So when you reach the top of the loop for the next iteration, i will already be 2 and you will have skipped over "Jody" in the array. You'll be looking at "Jordan" instead.

I really don't see how "Jody" could be found if you're incrementing inside the loop because you're essentially doing a double increment each time.

Jason Anello - I actually agree with that logic, however, it didn't seem to present itself. Instead, it found any student that was expected to be found when asked to. There's something weird about that in my opinion, so I decided to tinker with the code again. I'll leave my original answer as a bit of a learning tool to display the odd behavior and in case someone can shed light on why it seemed to work and why it wouldn't. Here is my improved solution, though, I'm sure it can still become better:

// I have only displayed the for-loop, as that is the only thing
// that was changed from the original post's code. I removed
// my usual debug statements and alerts, save one, marked with
// a comment below. It seemed useful, so I left it implemented
// for now. I would probably leave it until project cleanup.

for (var i = 0; i <= students.length; i++) {       //  The main problem here resulted from the loop never actually reaching
  if (i < students.length) {                       //  students.length so by changint the for-loop to <= we can. This 
                                                   //  introduced indexing issues for the rest, so I encased it in an if-block.

    if (nameRequest.toLowerCase() === students[i].name.toLowerCase()) {
      var message = '';
      var student = students[i];
      message += '<h2>Student: ' + student.name + '</h2>';
      message += '<p>Track: ' + student.track + '</p>';
      message += '<p>Points: ' + student.points + '</p>';
      message += '<p>Achievements: ' + student.achievements + '</p>';
      print(message);
      alert("Student " + student.name + " found at index: " + i);        // This alert can be removed
      break;
    }
  } else if (i >= students.length) {
    alert('Sorry, there\'s no student with that name. Try again.');
    break;
  }                                                                     // The final else-block was removed as unneccessary
}

Nico Trivelli - I'm not sure if you're doing anything extra with the code, but it's worth noting that, once a student is found, the prompt is returned for a new name and it doesn't appear to update the HTML until you "cancel" or type in your "quit" name (which isn't displayed to the alert prompt *wiggles finger at you* naughty) to close the prompt. Behind the scenes, you will actually be able to just keep typing names into the prompt and it will continue to find them, one by one, regardless. That's a small reason why I decided to leave the alert saying the student was found in the above code. I'm pretty sure that if you used an input element on the page instead of an alert prompt that you would get instant feedback.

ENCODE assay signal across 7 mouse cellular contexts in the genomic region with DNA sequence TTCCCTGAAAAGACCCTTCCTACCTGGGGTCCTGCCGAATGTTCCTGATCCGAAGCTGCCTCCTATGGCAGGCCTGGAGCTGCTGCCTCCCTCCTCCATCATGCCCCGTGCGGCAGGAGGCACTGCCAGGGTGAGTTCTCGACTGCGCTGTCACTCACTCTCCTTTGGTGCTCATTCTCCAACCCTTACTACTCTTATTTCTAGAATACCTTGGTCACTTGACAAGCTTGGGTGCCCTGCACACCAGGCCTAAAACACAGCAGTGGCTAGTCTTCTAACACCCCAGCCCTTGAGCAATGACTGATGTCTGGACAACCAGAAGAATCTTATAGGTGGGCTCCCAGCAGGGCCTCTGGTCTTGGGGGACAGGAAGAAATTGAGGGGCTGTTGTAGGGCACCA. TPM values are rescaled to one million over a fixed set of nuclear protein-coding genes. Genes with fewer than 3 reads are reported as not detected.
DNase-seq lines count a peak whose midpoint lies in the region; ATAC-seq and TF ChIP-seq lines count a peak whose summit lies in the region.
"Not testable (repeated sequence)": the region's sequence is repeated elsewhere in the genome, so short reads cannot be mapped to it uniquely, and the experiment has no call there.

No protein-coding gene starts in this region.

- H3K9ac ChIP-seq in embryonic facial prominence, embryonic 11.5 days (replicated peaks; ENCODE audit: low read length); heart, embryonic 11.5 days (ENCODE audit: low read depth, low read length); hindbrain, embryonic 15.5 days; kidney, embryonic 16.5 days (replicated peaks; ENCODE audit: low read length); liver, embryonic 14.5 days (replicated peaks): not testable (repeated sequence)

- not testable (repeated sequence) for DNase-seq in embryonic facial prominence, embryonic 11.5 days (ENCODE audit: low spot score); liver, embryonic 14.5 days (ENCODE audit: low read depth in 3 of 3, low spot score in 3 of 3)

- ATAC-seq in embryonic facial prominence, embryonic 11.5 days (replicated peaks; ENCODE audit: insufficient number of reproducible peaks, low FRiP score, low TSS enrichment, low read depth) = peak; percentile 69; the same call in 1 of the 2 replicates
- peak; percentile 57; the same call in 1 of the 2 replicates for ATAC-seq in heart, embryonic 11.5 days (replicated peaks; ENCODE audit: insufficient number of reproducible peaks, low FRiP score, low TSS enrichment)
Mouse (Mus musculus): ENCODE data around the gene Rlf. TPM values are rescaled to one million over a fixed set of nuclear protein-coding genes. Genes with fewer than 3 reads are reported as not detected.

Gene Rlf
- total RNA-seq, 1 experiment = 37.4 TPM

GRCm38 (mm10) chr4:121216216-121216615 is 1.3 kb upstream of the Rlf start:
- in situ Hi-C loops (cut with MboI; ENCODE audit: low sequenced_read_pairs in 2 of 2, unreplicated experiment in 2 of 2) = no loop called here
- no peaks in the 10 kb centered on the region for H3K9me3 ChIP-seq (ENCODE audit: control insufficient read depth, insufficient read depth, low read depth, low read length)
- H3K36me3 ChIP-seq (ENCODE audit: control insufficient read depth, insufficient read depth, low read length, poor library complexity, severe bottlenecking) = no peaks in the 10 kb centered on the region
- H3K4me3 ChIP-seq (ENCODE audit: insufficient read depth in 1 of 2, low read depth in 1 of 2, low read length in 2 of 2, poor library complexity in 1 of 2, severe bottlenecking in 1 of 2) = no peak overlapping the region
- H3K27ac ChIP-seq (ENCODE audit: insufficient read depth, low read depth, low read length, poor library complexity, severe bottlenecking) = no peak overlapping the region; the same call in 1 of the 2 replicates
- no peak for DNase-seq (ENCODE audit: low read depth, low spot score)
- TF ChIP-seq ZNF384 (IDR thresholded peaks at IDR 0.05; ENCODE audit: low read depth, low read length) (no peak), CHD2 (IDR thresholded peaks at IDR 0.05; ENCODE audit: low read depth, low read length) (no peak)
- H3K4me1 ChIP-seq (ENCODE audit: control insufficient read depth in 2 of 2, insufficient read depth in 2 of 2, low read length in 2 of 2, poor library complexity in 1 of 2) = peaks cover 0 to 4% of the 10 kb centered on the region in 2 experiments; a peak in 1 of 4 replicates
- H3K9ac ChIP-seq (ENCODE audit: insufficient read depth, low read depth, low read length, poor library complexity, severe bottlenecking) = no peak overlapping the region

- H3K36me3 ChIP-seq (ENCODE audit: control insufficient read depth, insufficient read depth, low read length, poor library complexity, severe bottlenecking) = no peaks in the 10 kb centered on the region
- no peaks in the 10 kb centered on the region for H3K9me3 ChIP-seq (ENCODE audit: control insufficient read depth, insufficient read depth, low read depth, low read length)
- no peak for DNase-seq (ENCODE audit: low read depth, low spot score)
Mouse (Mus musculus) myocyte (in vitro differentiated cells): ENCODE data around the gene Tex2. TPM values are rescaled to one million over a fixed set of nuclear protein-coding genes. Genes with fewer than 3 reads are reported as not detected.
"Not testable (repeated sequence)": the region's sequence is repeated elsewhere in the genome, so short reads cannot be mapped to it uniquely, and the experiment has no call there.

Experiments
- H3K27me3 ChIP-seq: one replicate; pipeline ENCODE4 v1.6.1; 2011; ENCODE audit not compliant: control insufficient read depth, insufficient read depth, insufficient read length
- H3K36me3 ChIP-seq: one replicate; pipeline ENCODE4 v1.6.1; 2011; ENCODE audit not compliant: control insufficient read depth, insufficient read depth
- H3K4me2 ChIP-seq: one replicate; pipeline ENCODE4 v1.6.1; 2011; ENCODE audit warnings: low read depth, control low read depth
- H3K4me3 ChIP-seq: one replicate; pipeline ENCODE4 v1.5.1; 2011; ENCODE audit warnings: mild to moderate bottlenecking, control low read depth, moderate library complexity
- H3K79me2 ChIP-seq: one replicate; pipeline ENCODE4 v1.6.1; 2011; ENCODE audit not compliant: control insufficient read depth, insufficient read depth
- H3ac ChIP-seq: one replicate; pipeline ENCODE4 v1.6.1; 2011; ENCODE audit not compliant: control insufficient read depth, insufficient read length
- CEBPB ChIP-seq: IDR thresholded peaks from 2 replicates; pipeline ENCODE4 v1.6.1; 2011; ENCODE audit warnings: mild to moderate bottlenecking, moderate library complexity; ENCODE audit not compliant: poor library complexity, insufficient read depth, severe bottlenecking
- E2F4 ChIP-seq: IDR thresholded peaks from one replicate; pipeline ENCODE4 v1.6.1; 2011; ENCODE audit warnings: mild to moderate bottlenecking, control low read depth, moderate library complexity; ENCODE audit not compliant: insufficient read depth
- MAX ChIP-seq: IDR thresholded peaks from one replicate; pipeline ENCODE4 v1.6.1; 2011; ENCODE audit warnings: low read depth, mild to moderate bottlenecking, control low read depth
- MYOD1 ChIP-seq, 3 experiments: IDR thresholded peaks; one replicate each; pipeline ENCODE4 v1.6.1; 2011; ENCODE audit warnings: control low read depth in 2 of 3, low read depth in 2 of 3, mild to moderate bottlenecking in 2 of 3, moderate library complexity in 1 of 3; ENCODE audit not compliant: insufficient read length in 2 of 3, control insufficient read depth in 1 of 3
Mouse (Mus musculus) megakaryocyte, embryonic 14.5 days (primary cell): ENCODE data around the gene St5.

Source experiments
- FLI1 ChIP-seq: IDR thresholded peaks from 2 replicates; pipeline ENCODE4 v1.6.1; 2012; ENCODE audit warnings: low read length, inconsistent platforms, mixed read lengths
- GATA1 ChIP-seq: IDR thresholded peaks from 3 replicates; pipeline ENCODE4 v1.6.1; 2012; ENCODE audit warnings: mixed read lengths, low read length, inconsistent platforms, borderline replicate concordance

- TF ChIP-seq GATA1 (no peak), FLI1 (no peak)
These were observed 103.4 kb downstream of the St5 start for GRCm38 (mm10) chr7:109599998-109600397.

Anyway, like I said, this isn't a ~perfect~ solution (though it is better than my original answer), and I'm sure there are more efficient ways to do this, but I wouldn't be able to point you in that direction. It was interesting to toy around with and actually got me back into exploring JS a bit more, which is what I needed, so kudos to you for that. Good luck! :)

nico dev
nico dev
20,360 Points

Jason Anello , my apologies, I now see that you were right in one main aspect that I had misunderstood: that if the 'i' is incremented within the for loop, that increment will still be preserved for the next loop. I really thought that if that particular loop (let's say loop number 1) ended, then the for would increment 'i' from its value in the previous loop start regardless of what happened inside.

What I did now is I tried to search for Jody and John in particular (the odd indices) and the alert appeared saying there's no such student (when there are), so I made console.log(i) right after the start of the loop, to check what's the value of 'i' on each start of the loop, and it printed just 0, 2 and 4 to the console.

So, effectively, you're right in that aspect. Thank you for that's yet another (bonus) learning for me.

Mike Wagner , thank you for so much help! I tried your last solution, and this time I made sure even further, and it worked perfect in every case. Found it very clever how you create the for with i lower or equal than length because that sets the base for a perfect if/else if scenario, you have two options: either i is lower (i.e.: there are still more loops/students in the list) or i is equal (no more loops/students. Actually, tried removing the higher symbol in the else if and worked perfect, too, since 'i' won't reach there anyway).

Sorry if this is lengthy but I also want to answer what you said in last message.

it's worth noting that, once a student is found, the prompt is returned for a new name and it doesn't appear to update the HTML until you "cancel" or type in your "quit" name...